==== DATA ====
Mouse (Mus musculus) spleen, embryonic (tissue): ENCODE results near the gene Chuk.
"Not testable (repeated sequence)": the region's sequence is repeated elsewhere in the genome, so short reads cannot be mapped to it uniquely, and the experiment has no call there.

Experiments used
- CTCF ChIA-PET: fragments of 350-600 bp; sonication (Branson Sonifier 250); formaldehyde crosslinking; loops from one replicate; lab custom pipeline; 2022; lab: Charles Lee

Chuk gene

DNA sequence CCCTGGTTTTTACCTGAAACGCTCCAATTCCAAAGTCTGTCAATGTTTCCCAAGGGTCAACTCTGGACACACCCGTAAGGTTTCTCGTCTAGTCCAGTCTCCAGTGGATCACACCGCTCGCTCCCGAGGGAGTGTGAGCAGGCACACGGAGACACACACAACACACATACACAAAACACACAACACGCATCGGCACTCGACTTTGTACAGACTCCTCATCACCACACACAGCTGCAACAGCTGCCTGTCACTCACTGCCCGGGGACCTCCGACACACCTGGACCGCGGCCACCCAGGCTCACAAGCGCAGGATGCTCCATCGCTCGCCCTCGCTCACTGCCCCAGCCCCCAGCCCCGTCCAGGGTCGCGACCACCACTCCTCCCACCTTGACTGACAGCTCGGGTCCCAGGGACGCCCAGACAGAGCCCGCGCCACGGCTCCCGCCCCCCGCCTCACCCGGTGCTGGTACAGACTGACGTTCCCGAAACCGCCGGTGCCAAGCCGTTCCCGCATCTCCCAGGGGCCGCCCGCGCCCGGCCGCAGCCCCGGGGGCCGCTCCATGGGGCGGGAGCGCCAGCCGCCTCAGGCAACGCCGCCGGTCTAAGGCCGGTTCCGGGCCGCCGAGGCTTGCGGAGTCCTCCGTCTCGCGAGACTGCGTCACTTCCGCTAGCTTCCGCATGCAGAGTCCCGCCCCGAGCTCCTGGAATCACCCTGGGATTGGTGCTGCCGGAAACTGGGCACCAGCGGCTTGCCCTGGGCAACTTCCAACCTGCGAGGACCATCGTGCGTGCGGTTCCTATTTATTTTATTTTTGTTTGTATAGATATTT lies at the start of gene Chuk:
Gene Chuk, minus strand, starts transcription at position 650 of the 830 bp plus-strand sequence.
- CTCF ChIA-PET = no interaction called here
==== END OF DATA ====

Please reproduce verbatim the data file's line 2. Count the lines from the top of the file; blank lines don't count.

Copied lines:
"Not testable (repeated sequence)": the region's sequence is repeated elsewhere in the genome, so short reads cannot be mapped to it uniquely, and the experiment has no call there.